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The pediatric ECG is characterized by age-related variations and, because of this, can be very difficult to interpret. The age-related variations reflect the maturation of the pediatric myocardium and vascular system from birth to adulthood. Developmental changes in the pediatric ECG from birth to adolescence include a gradual shift from right to left ventricular dominance, a decrease in the resting heart rate, a lengthening of the PR and QRS intervals, and a change from inverted to upright T waves in the precordial leads.1–3 Use a systematic approach to ECG interpretation, checking rate, rhythm, axis, hypertrophy of the atria and ventricles, and repolarization changes. Reference tables with age-specific values are necessary to deal with the progressive changes in heart rate, axis, interval duration, and morphology. The most important changes are described in the following sections.

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Heart Rate

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The normal heart rate is age dependent (Table 143D-1).4 The neonatal and infant heart has a limited capacity to increase stroke volume, and cardiac output depends largely on rate. Rate is relatively high in the young infant to meet metabolic demands. Significant state-dependent and beat-to-beat variability in resting heart rate is characteristic of the normal neonatal and infant heart. Sinus tachycardia in the neonate can often reach 200 to 220 beats/min, and rates this high are common with fever or pain. In general, bradycardia with normal perfusion and without evidence of heart block (discussed below in Atrioventricular Block) rarely requires treatment or investigation.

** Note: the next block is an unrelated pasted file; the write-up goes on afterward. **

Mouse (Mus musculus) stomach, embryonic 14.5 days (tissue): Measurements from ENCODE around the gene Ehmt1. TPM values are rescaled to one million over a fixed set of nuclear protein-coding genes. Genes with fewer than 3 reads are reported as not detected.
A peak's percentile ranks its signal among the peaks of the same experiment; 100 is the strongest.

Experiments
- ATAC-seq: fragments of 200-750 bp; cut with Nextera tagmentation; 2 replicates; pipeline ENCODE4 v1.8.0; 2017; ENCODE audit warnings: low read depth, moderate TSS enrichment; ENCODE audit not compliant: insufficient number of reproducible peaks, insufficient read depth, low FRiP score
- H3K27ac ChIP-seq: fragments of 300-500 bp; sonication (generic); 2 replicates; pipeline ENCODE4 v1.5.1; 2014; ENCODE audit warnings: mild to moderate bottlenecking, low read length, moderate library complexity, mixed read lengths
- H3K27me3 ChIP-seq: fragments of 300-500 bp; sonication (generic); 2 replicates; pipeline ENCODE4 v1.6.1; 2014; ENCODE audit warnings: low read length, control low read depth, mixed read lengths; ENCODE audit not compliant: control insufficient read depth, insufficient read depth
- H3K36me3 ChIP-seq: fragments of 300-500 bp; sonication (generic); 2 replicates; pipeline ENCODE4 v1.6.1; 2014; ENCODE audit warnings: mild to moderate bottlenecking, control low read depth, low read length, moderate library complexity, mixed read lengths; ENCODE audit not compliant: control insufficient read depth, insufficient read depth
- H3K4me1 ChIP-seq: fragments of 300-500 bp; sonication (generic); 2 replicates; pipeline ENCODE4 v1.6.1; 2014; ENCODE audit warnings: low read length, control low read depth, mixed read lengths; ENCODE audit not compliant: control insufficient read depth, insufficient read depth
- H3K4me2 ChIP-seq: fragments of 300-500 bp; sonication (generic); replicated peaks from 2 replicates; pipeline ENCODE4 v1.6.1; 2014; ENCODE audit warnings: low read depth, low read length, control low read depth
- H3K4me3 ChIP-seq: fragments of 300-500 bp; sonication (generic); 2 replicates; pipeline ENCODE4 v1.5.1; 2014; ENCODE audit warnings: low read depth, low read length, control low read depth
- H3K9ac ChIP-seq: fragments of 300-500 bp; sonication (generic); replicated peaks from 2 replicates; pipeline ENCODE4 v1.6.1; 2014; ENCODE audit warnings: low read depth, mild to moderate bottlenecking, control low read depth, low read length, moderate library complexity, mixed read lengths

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Table Graphic Jump Location
Table 143D-1 Normal Pediatric Heart Rates 
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P and QRS Axes

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The right ventricle predominates in the neonate, because in utero blood is shunted away from the fetal lungs and the right ventricle provides the majority of systemic blood. So the ECG in the first few months of life is characterized by right ventricular dominance and right axis deviation. P waves are upright in leads I and aVF, and the P axis ranges between 0 and +90 degrees. The R-wave amplitude is increased in V1 and V2 and decreased in V5 and V6. As the left ventricle increases in size during infancy and early childhood, the QRS axis shifts leftward, so that R-wave amplitude decreases in V1 and V2 and increases in V5 and V6 (Table 143D-2).1–4

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Table Graphic Jump Location
Table 143D-2 Age-Specific QRS Axis 

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